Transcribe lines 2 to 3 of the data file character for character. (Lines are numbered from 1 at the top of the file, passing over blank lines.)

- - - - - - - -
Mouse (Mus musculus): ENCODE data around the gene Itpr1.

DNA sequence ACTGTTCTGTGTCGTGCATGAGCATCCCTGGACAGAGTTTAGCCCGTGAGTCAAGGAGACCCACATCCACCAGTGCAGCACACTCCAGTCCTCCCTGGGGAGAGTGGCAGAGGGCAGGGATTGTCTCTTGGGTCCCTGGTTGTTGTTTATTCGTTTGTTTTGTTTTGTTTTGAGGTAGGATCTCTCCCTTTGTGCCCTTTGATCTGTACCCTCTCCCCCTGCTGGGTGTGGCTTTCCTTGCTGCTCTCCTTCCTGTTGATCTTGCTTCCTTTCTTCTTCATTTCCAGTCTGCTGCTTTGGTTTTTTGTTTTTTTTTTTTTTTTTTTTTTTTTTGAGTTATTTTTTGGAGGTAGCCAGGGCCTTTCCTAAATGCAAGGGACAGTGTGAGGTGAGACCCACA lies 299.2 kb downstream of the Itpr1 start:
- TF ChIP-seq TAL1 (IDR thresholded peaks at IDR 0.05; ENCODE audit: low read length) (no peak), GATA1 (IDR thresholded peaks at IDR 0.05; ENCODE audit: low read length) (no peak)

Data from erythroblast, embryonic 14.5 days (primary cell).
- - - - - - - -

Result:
DNA sequence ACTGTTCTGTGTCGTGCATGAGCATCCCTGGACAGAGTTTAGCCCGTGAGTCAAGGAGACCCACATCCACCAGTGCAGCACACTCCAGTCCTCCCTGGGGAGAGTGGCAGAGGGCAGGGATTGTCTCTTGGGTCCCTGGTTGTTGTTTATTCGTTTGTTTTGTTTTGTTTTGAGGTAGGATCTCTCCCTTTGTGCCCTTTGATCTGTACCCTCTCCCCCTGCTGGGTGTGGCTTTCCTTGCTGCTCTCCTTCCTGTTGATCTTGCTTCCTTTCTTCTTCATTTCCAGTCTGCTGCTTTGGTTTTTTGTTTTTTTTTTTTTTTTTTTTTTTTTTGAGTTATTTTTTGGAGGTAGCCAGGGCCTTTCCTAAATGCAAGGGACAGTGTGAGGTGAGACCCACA lies 299.2 kb downstream of the Itpr1 start:
- TF ChIP-seq TAL1 (IDR thresholded peaks at IDR 0.05; ENCODE audit: low read length) (no peak), GATA1 (IDR thresholded peaks at IDR 0.05; ENCODE audit: low read length) (no peak)